South Korea

Japan must apologise to wartime sex slaves

PUBLISHED : Sunday, 17 February, 2013, 12:00am
UPDATED : Sunday, 17 February, 2013, 1:59am


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Every Wednesday a group of elderly Korean women hold a meeting in front of the Japanese embassy in Seoul.

They are the few surviving "comfort women", victims of Japanese colonisation, and they gather each week to ask for a formal apology and compensation from the Japanese government.

The rallies started in January 1992, and to date, there have been more than 1,000 of what are known as the "Wednesday demonstrations".

Japan committed numerous acts of aggression leading up to second world war.

While it carried out its programme of colonisation and aggression in Asia, innocent civilians were seen as mere collateral. In Korea and other countries in the region, many women were forced to serve the empire as sex slaves.

The United Nations has released numerous reports calling for Japan to take responsibility for its past actions. In 2007, the US House of Representatives adopted a resolution urging Japan to apologise formally over its forcible conscription of sex slaves in wartime.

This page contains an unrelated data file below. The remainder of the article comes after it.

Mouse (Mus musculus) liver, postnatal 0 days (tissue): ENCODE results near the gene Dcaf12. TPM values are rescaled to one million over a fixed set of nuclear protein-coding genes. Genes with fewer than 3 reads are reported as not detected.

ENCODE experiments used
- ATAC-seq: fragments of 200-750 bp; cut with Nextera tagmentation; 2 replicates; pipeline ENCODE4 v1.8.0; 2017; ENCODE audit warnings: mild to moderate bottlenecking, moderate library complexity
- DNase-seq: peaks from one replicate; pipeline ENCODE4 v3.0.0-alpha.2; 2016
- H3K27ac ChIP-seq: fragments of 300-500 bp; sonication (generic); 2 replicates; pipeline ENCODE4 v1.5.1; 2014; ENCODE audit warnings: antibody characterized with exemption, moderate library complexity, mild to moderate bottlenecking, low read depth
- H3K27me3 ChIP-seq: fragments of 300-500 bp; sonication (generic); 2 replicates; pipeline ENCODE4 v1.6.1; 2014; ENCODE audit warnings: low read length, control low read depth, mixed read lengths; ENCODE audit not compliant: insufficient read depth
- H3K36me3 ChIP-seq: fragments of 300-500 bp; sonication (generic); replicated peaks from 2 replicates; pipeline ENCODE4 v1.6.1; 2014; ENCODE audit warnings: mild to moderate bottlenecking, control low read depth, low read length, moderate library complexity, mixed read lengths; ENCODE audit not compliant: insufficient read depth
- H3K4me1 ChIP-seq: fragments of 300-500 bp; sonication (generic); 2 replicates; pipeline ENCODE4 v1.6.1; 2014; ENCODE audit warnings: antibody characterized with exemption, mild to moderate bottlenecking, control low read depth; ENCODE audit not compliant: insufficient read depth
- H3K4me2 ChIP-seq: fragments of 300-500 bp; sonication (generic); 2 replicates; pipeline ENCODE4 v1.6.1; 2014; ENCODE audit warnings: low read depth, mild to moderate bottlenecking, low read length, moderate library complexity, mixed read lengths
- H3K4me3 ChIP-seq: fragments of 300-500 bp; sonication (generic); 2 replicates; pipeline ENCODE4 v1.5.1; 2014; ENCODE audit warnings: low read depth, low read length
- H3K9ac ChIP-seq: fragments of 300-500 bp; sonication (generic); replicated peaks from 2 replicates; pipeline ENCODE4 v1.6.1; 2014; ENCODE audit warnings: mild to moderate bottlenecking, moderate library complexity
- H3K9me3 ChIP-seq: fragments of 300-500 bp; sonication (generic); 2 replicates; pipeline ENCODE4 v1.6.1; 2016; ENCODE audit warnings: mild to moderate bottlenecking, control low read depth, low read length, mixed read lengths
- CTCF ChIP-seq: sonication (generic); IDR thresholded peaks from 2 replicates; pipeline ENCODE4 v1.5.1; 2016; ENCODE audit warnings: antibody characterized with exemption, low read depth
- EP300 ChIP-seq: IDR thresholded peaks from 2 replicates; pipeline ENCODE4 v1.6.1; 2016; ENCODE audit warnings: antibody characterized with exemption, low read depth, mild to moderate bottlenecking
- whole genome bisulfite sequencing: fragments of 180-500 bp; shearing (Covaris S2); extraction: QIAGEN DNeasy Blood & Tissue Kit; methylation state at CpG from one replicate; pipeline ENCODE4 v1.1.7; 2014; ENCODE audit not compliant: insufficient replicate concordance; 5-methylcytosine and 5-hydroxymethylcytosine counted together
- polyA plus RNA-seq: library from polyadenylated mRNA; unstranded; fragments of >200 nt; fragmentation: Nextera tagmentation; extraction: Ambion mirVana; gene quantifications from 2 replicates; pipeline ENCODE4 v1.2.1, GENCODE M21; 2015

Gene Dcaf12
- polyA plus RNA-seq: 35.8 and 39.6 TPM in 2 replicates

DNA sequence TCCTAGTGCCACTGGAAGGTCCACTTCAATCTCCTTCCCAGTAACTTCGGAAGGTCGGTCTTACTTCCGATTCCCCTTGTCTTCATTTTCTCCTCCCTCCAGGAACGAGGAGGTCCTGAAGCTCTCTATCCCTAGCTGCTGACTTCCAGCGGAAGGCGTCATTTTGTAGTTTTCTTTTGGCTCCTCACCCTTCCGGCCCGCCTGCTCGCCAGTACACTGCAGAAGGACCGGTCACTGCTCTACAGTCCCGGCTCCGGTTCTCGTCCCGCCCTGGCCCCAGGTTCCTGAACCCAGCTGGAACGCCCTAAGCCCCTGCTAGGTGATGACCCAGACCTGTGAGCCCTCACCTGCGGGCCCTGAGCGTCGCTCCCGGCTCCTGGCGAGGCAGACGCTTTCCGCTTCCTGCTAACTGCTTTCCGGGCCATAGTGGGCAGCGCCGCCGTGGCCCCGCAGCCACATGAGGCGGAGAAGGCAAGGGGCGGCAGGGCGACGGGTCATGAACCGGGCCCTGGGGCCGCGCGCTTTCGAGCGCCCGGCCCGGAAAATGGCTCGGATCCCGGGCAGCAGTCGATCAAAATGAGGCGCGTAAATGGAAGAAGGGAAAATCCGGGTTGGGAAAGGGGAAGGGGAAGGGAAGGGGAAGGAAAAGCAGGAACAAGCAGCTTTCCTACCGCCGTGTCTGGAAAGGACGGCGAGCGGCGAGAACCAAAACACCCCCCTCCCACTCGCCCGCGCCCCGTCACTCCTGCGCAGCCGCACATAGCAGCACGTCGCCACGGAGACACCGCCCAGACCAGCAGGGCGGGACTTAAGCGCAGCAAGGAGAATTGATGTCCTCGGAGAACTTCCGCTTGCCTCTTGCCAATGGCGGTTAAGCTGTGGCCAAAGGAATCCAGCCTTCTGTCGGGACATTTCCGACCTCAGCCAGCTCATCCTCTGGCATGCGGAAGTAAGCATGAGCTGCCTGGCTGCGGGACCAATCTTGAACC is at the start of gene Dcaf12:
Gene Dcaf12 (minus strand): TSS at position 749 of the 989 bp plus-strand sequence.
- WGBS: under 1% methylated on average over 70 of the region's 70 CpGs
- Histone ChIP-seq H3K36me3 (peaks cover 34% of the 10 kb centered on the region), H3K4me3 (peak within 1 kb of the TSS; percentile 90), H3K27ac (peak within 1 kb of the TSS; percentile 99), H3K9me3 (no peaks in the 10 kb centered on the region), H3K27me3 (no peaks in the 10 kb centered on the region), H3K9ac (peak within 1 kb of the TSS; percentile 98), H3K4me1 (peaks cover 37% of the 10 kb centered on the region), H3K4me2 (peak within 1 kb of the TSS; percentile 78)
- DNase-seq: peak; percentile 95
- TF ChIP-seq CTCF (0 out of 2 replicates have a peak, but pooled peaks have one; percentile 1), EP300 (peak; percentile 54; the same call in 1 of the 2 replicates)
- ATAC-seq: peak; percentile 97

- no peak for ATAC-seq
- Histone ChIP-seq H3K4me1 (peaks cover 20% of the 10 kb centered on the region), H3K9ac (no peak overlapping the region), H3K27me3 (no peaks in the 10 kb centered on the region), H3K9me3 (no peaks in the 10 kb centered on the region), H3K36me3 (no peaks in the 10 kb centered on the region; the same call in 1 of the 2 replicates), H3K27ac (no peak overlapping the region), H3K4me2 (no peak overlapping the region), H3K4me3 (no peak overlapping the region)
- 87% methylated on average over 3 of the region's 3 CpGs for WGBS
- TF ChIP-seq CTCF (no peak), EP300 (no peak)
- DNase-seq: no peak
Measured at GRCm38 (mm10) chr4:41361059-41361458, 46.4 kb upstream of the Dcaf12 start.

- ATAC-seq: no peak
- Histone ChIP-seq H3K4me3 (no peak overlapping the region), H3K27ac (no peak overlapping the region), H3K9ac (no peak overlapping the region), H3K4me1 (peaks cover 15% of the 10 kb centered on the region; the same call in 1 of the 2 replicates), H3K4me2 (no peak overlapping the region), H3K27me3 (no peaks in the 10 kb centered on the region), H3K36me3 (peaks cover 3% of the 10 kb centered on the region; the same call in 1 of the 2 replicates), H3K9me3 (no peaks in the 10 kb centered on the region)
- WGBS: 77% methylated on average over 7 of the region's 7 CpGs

However, we still get absurd responses from some Japanese individuals.

In May, four members of Japan's parliament visited the US state of New Jersey and asked that a monument dedicated to sex slaves, installed in a local park in 2010, be removed.

The lawmakers claimed there was no proof that the Japanese military kidnapped women and forced them into sexual slavery.

Japanese Prime Minister Shinzo Abe has indicated a willingness to repeal the 1993 Kono Statement, in which the then chief cabinet secretary, Yohei Kono apologised for the Japanese military's involvement in the use of women as sex slaves ("Abe warned over Japan sex slave apology", January 10).

Japan must show true remorse for its chequered past to fully restore its moral standing in the global community. If it does not, it will never be recognised as a sincere partner by its neighbours.

The nation's post-war leaders have failed to condemn [and some have even backed] the crimes against humanity of previous generations.

Japan has to learn from the Germans, who humbly apologised to all victims of the war crimes committed by the Nazis and started afresh.

However, Japan's leaders must realise they are running out of time if they want to apologise to the surviving victims, who are now elderly.

Choi Jae-young, Seoul, South Korea